Ex Parte Lacey: 5 Feb 1802

Trustee Not To purchase Property of Trust

Lord Eldon held that equity imposed stringent duties on persons who were appointed trustees of trusts and that these duties were imposed with ‘relentless jealousy’ in order to ensure that trustees fulfilled their duties, and that trustees had to be ‘watched with infinite and the most guarded jealousy’
No trustee shall buy the trust property, until he strips himself of that character. Or by universal consent has acquired a ground for becoming the purchaser: ‘I say, whether he makes advantage or not, if the connection does not satisfactorily appear to have been dissolved, it is the choice of the cestui que trusts, whether they will take back the property, or not; if the trustee has made no advantage. It is founded upon this; that though you may say in a particular case that he has not made advantage, it is utterly impossible to examine upon satisfactory evidence and the power of the court, by which I mean, in the power of the parties, in 99 cases out of 100 whether he made advantage or not’
The beneficiaries of a trust can, by giving their fully informed consent, agree to authorise or permit their fiduciary to act notwithstanding a conflict of interest or to receive certain profits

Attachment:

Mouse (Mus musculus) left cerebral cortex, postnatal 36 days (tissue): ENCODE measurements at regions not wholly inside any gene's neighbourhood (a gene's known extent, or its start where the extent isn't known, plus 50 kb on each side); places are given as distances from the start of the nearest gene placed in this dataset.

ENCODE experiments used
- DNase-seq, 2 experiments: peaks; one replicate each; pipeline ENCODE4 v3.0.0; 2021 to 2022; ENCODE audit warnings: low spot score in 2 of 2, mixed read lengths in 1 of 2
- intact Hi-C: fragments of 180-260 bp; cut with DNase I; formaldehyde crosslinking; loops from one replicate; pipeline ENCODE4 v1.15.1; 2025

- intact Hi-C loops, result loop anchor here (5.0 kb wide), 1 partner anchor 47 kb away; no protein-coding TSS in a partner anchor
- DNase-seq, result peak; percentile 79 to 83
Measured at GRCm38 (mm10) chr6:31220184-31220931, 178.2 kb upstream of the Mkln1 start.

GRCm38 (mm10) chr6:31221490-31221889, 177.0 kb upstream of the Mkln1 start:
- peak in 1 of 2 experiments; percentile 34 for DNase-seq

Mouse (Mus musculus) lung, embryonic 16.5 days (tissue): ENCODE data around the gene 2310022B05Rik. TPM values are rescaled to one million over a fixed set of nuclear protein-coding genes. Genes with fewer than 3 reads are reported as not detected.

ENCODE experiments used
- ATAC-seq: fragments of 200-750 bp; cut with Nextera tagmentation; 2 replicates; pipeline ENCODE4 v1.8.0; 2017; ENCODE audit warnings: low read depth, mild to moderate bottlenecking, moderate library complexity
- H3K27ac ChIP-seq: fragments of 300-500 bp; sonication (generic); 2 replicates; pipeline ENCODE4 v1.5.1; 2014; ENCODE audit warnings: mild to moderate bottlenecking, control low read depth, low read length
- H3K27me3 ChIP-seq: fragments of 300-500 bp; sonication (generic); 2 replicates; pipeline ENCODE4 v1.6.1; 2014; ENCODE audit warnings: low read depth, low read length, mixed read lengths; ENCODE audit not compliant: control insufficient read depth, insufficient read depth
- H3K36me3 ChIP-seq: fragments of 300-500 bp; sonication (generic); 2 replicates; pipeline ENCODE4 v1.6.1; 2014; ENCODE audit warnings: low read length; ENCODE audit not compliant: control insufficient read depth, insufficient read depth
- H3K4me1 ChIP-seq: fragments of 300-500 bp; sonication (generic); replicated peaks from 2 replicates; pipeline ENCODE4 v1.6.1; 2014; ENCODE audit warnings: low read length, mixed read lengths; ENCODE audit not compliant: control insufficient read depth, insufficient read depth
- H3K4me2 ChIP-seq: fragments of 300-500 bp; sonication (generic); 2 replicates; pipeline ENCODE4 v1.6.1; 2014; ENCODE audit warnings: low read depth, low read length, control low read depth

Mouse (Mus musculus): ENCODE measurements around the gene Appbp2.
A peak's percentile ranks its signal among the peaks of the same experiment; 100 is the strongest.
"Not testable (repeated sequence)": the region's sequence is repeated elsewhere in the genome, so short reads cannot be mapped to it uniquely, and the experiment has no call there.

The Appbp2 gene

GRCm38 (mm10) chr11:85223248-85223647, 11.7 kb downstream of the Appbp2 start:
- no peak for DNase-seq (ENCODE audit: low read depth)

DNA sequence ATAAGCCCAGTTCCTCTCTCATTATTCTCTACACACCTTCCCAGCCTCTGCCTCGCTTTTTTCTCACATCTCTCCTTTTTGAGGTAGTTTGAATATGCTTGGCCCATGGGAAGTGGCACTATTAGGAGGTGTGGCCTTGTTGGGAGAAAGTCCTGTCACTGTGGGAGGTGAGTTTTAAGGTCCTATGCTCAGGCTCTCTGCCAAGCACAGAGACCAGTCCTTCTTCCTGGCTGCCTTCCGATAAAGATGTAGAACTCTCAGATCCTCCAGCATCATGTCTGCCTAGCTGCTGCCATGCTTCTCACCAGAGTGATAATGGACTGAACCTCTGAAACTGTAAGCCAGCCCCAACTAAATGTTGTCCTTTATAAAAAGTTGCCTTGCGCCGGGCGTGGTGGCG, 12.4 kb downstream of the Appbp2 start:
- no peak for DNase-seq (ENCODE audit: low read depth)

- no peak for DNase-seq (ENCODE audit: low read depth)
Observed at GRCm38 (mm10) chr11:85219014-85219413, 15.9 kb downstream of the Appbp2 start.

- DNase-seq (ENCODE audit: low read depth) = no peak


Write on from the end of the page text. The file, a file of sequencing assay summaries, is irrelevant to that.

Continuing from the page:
Lord Eldon LC
[1802] EngR 75, (1802) 6 Ves Jun 625, (1802) 31 ER 1228
England and Wales
See AlsoEx Parte Lacey 1789
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Cited by:
CitedLehtimaki and Others v Cooper SC 29-Jul-2020
Charitable Company- Directors’ Status and Duties
A married couple set up a charitable foundation to assist children in developing countries. When the marriage failed an attempt was made to establish a second foundation with funds from the first, as part of W leaving the Trust. Court approval was . .

Lists of cited by and citing cases may be incomplete.

Equity, Trusts

Leading Case

Updated: 11 November 2021; Ref: scu.344892